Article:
The distal and proximal side holes in the introducer sheath 262 and the closure dilator are provided to allow blood to flash back when the introducer sheath 262 is correctly positioned in the blood vessel 308. Once blood flows out the proximal side hole of the closure dilator, the user pulls the introducer sheath 262 in a proximal direction until the blood flow just stops. The introducer sheath 262 is now placed in the correct position to continue the procedure. The next step is to withdraw the closure dilator and the guidewire while holding the introducer sheath 262 in place.

The introducer sheath 262 is sized to slidably receive the vascular closure device 250 therein. The distal ends of the introducer sheath 262 and the carrier tube 252 have a tapered shape so that the tip will align with the lengthwise axis of the blood vessel 308 when the introducer sheath 262 is inserted through the tissue tract 312 at an angle of about 20-45 degrees to the vessel axis.

After the introducer sheath 262 is in place, the vascular closure device 250 is introduced into the proximal end of the introducer sheath 262. The vascular closure device 250 may be configured to advance until it snaps, locks, or otherwise mates together with the carrier tube 62. In this position, the distal end 264 of the vascular closure device 250 extends out of the distal end of the introducer sheath 262 and into the blood vessel 308. It should be noted that the vascular closure device 250 and the introducer sheath 262 may be configured so that when they are coupled together, the distal end 264 extends into the blood vessel 308 a predetermined amount,

FIG. 14 shows the expandable portion 266 in position in the blood vessel 308. The expandable portion 266 is expanded using the syringe 275. FIG. 15 shows the expandable portion 266 in the expanded configuration. The introducer sheath 262 and the vascular closure device 250 are drawn away from the patient until the expandable portion 266 contacts the vessel wall at the puncture site as shown in FIG. 16.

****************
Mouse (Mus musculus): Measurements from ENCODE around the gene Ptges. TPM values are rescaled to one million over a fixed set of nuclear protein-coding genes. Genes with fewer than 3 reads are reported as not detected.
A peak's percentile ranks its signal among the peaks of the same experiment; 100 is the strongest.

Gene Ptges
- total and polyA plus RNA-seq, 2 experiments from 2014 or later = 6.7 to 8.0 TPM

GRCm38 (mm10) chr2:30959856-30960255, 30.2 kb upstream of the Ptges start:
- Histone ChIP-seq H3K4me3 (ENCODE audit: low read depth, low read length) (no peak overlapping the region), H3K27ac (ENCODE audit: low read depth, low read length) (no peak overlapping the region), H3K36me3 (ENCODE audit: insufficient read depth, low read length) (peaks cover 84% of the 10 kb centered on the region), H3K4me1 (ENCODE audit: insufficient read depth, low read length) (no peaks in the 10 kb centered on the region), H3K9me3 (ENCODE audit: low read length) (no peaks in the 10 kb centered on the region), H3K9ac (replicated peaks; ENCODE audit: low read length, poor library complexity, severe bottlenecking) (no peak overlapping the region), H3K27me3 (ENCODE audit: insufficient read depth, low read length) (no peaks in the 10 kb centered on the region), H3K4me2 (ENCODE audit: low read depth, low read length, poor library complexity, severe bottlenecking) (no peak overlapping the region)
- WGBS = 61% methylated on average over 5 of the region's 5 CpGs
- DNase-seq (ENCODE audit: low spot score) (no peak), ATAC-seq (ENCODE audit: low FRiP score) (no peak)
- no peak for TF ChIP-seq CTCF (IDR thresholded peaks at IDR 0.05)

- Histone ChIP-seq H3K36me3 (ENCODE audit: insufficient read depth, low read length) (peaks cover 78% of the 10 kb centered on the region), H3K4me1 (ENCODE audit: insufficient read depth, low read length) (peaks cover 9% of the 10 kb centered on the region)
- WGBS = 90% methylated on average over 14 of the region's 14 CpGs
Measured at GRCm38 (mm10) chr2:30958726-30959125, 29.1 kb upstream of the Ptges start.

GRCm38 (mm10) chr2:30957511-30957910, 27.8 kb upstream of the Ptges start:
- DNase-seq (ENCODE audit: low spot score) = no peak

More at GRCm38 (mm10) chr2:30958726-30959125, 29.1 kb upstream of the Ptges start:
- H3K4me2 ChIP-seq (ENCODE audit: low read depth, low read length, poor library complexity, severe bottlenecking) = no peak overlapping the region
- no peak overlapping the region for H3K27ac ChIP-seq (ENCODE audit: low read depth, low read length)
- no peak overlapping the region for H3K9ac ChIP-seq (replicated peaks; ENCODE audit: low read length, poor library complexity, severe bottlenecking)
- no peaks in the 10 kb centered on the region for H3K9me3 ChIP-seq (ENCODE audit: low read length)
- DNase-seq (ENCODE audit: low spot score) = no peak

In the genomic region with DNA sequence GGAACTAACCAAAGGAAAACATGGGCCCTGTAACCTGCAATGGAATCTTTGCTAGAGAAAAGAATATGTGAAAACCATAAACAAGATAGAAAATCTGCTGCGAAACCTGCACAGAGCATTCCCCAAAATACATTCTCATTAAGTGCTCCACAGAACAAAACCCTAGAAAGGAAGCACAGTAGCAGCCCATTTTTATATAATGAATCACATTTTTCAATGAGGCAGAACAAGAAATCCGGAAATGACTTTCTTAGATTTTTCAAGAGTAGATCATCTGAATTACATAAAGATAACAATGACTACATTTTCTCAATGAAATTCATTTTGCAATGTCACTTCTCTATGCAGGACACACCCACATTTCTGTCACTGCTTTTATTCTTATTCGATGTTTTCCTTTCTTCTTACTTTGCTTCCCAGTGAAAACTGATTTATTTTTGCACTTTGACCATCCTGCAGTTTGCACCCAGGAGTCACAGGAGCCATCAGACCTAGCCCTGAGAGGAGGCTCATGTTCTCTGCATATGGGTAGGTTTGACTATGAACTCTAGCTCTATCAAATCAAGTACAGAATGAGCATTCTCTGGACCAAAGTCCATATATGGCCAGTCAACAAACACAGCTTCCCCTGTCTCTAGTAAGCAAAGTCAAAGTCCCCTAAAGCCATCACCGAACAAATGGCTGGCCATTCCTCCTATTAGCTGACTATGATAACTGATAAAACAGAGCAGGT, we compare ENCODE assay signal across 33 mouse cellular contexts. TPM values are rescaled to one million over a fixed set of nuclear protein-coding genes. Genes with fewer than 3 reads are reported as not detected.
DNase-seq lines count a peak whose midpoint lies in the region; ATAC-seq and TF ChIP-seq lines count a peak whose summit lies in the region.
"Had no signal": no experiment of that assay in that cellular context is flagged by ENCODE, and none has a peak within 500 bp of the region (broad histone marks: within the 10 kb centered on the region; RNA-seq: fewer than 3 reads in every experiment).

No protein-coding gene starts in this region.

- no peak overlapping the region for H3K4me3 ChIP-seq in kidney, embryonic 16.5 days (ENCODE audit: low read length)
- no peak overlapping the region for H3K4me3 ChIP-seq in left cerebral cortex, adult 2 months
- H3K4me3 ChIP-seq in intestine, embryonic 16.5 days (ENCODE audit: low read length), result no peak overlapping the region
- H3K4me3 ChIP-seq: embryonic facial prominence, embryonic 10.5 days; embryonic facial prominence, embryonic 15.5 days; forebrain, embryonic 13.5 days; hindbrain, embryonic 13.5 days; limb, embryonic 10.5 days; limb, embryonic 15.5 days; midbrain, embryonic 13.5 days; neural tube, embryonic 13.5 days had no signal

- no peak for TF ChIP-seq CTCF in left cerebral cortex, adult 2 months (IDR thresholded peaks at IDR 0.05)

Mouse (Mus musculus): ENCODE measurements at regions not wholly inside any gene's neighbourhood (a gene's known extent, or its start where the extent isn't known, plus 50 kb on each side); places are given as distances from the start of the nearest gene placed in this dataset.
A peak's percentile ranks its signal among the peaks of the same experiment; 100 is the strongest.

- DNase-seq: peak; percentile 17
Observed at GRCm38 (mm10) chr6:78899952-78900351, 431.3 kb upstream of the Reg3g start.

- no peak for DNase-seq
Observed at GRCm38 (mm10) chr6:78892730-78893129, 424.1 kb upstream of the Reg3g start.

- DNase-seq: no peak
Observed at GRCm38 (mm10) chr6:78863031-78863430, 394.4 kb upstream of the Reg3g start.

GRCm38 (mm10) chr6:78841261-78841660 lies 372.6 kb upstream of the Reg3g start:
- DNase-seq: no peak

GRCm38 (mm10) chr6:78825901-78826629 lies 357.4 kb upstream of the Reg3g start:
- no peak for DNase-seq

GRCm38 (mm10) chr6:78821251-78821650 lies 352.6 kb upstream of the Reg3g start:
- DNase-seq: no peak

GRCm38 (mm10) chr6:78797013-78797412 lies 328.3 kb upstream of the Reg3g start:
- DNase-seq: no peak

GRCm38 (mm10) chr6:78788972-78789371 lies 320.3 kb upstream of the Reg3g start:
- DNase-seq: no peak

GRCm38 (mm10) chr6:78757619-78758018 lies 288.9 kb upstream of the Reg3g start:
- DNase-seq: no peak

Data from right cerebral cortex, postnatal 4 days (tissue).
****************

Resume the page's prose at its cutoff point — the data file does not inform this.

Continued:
Now that the expandable portion 266 is in position, the introducer sheath 262 and the carrier tube 252 are withdrawn to expose the sealing material 256 to the tissue tract 312. The sealing material begins to melt as it is heated by the body and flows down toward the hole 310 in the blood vessel 308 as shown in FIG. 17. The expandable portion 266 blocks the hole 310 so that the sealing material 256 does not flow into the bloodstream. The sealing material 256 begins to form a cubic phase upon exposure to bodily fluids such as blood and the like. This causes the sealing material 256 to expand and fill the tissue tract 312 adjacent to the hole 310 in the blood vessel 308 as shown in FIG. 18. It should be appreciated that the vascular closure device 250 may be configured to use a second non-flowable sealing material or anchor along with the sealing material 256. For example, the vascular closure device 250 may be configured to deposit a small collagen plug adjacent to the hole 310 to prevent the sealing material 256 from entering the blood vessel 308.

Now that the sealing material 256 has been deployed and has formed the solid or somewhat firm cubic phase, the next step is to contract the expandable portion 266 and withdraw the vessel locator assembly 260 and the remainder of the vascular closure device 250 from the tissue tract 312. As the vessel locator assembly 260 passes through the sealing material 256, the sealing material 256 swells or otherwise moves to fill the gap where the vessel locator assembly 260 used to be. The hole in the blood vessel 308 is now sealed by clotting action and the sealing material 256 positioned in the tissue tract 312.

The method of using the vascular closure device 250 shown in FIGS. 20-23 is similar to the method of using the vascular closure device 250 shown in FIGS. 14-19. However, instead of passively allowing the sealing material 256 to melt and fill the tissue tract 312, the user can inject any desired amount of sealing material 256 into the tissue tract 312 through the perforated tube 292. This allows for additional sealing material 256 to be deployed. Also, the user may inject sealing material 256 through the perforated tube 292 as the perforated tube 292 is being withdrawn so that the sealing material fills up the entire tissue tract 312.